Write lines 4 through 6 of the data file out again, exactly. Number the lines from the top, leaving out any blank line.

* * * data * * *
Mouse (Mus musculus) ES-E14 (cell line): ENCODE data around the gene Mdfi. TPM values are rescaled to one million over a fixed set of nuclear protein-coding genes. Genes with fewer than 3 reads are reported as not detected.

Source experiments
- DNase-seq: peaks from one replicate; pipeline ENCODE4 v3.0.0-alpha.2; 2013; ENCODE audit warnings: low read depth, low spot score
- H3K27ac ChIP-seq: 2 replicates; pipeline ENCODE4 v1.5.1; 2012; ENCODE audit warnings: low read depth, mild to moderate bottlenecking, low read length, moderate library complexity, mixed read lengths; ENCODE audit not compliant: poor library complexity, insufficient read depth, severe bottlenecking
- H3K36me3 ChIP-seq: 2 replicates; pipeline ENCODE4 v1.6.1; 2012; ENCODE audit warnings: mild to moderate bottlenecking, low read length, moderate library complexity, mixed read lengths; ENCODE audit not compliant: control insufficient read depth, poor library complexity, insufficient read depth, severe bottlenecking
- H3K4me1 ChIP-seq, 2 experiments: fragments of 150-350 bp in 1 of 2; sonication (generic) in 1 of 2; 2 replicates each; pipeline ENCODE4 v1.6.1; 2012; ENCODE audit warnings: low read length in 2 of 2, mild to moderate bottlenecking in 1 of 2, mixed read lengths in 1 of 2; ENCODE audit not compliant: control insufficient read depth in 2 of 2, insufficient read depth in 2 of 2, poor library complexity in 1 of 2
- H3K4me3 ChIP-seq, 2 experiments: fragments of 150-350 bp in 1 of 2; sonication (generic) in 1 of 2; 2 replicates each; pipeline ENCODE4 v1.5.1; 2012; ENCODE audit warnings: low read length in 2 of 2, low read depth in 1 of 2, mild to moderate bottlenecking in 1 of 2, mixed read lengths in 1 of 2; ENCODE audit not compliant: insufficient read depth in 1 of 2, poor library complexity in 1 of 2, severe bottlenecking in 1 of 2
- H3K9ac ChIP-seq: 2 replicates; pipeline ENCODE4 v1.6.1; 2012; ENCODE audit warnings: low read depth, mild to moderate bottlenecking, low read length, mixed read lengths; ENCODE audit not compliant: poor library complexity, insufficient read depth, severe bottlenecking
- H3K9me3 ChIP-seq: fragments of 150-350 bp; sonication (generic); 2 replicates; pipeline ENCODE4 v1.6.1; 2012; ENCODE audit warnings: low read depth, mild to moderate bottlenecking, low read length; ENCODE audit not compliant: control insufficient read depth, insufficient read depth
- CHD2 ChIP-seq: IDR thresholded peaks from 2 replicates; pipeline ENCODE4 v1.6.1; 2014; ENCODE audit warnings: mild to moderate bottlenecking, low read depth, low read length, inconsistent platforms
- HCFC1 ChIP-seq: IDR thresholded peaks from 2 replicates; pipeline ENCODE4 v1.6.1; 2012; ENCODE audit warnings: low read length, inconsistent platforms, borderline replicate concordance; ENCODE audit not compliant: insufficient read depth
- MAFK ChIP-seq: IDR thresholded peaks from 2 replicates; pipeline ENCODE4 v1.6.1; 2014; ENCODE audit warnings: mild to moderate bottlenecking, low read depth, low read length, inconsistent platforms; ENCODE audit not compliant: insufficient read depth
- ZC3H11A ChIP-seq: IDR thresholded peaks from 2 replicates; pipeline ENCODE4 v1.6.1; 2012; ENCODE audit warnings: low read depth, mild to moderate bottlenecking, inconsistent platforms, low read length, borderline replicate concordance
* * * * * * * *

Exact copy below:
- H3K27ac ChIP-seq: 2 replicates; pipeline ENCODE4 v1.5.1; 2012; ENCODE audit warnings: low read depth, mild to moderate bottlenecking, low read length, moderate library complexity, mixed read lengths; ENCODE audit not compliant: poor library complexity, insufficient read depth, severe bottlenecking
- H3K36me3 ChIP-seq: 2 replicates; pipeline ENCODE4 v1.6.1; 2012; ENCODE audit warnings: mild to moderate bottlenecking, low read length, moderate library complexity, mixed read lengths; ENCODE audit not compliant: control insufficient read depth, poor library complexity, insufficient read depth, severe bottlenecking
- H3K4me1 ChIP-seq, 2 experiments: fragments of 150-350 bp in 1 of 2; sonication (generic) in 1 of 2; 2 replicates each; pipeline ENCODE4 v1.6.1; 2012; ENCODE audit warnings: low read length in 2 of 2, mild to moderate bottlenecking in 1 of 2, mixed read lengths in 1 of 2; ENCODE audit not compliant: control insufficient read depth in 2 of 2, insufficient read depth in 2 of 2, poor library complexity in 1 of 2